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Investigator takes the 5th in Righeimer lawsuit

Chris Lanzillo cites his constitutional rights more than 200 times under questioning.

March 20, 2014|By Bradley Zint

A man accused in a lawsuit of filing a false drunk-driving report against Costa Mesa Mayor Jim Righeimer asserted his 5th Amendment right not to testify throughout a three-hour deposition on Thursday, attorneys said.

Private investigator Chris Lanzillo invoked the constitutional protection against self-incrimination more than 200 times, said attorney John Manly, who represents Righeimer and Mayor Pro Tem Steve Mensinger in the civil action filed against Lanzillo; the law firm that employed him, Lackie, Dammeier, McGill & Ethir; and the Costa Mesa Police Assn.

"Mr. Lanzillo was given the opportunity to explain his actions, the [police union's] actions and Lackie Dammeier's actions, and at every opportunity, he was instructed by his lawyers to and did take the 5th Amendment," said Manly. "It is very disturbing when any organization associated with law enforcement refuses to answer questions under oath on the grounds that the answers may incriminate them."

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Declining to testify in the civil case should not be taken as an admission of guilt, according to Lanzillo's counsel.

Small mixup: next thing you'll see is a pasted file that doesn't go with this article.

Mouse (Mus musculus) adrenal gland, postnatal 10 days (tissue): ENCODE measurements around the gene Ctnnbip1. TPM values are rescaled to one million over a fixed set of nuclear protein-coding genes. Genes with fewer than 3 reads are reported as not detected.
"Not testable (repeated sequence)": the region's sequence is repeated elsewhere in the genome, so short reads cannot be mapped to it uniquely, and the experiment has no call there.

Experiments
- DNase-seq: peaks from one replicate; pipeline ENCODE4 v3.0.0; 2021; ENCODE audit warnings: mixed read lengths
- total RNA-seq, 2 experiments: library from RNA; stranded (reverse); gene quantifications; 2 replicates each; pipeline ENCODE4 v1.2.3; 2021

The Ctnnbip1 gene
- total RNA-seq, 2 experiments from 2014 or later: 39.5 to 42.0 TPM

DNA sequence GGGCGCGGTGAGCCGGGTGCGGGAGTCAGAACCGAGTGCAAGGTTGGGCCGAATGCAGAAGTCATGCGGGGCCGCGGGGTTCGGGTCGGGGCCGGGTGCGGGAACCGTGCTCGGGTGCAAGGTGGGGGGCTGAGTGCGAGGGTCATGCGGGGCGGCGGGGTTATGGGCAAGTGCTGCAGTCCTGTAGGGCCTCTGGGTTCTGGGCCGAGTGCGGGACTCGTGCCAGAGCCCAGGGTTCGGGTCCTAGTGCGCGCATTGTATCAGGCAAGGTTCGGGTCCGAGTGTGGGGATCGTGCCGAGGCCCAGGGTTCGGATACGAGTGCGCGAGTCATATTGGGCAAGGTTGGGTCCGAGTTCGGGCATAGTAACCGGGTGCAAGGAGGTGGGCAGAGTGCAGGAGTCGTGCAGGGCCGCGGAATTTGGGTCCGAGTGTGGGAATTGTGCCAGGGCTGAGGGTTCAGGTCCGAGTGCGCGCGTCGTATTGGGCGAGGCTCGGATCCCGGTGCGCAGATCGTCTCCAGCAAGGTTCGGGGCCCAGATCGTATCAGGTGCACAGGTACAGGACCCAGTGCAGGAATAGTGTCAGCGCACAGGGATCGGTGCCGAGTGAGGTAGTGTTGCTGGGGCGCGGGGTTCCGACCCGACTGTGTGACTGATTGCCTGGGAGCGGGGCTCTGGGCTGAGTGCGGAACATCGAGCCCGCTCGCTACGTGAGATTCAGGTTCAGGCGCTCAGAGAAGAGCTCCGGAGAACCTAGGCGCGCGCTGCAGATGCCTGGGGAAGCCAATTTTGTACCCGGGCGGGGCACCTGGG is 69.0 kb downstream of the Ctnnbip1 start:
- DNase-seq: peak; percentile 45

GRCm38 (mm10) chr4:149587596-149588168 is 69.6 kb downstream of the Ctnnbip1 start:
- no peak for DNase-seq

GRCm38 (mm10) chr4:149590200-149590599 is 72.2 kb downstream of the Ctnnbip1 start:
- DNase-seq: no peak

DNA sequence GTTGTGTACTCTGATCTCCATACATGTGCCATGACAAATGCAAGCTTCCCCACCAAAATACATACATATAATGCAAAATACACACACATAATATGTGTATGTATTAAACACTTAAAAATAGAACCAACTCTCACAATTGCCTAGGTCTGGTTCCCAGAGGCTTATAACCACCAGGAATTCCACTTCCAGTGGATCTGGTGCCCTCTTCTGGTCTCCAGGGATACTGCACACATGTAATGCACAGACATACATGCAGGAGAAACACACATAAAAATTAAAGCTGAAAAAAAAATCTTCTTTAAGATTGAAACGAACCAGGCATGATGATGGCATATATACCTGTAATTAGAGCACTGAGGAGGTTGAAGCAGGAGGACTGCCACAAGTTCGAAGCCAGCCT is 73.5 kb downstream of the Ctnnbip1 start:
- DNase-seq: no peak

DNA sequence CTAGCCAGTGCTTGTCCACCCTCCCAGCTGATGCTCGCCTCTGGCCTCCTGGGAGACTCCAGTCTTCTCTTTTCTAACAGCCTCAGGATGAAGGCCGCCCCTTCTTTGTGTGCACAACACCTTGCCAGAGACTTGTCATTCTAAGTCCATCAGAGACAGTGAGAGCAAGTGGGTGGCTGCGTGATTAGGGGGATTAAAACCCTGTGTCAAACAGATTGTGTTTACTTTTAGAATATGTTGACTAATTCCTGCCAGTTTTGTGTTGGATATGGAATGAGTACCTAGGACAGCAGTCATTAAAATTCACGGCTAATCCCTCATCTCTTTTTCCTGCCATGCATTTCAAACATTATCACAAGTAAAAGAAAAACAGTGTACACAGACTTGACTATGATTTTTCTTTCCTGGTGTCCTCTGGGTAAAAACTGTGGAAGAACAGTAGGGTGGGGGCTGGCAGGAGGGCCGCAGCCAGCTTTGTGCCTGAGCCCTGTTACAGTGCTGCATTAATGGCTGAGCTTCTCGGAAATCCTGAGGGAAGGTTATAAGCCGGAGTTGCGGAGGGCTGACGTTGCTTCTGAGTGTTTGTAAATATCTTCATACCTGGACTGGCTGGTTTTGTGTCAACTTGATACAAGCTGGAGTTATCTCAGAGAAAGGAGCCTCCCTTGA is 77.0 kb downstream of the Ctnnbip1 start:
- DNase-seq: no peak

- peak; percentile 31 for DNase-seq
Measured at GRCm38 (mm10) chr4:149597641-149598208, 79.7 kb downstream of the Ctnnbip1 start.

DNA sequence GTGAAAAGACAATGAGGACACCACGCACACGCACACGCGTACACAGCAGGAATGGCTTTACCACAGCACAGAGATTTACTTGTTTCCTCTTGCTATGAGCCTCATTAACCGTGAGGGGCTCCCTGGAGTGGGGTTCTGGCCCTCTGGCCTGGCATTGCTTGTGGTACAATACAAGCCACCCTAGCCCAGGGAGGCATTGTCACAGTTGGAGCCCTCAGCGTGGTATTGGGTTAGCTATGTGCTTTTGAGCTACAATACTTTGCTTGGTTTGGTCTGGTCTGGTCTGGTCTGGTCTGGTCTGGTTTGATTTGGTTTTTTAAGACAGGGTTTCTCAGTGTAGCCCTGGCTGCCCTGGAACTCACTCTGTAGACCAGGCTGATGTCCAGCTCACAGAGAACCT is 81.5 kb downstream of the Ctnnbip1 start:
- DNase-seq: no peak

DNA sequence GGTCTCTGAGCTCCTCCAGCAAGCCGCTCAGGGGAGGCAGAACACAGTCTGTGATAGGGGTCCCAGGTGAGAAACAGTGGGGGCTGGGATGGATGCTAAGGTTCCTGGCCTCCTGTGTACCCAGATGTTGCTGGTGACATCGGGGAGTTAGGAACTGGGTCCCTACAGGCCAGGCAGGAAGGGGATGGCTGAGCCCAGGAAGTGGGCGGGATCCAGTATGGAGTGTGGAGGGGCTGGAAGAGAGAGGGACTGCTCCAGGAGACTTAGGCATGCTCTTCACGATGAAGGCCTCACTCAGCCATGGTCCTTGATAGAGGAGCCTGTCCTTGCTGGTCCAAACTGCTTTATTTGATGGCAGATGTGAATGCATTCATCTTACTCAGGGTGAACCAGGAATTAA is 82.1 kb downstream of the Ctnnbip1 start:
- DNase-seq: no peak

"The 5th Amendment is available to both the innocent and the guilty," said attorney Jerry Abeles. "And no adverse conclusion can be drawn from the assertion of the privilege."

But an attorney for the councilmen, Vince Finaldi, said Lanzillo's refusal to speak, except to provide basic information such as his name, is "pretty interesting" and shows that Lanzillo has "potentially criminal exposure."

Lanzillo was subject to questioning at the Irvine law offices of Manly, Stewart and Finaldi. A judge earlier this month allowed Lanzillo, a former Riverside police detective, to be deposed.

The police union's attorney, Sy Everett, was also present.

"My take-away from the deposition is that the plaintiffs have no evidence to support their case against the Costa Mesa Police Assn.," he said. "We will continue to litigate this case in the courtroom and await the judge's decision on the anti-SLAPP motion."

The defense's anti-SLAPP motions, or Strategic Lawsuit Against Public Participation, allege that the councilmen's lawsuit is stifling their right to free speech. They argue that what the councilmen consider harassment is protected political speech.

Finaldi said Lanzillo's deposition shows that the defense's arguments in this case — including that his 911 call was protected speech and the law firm's so-called "playbook" tactics were protected as well — are "nothing but a bunch of hot air."

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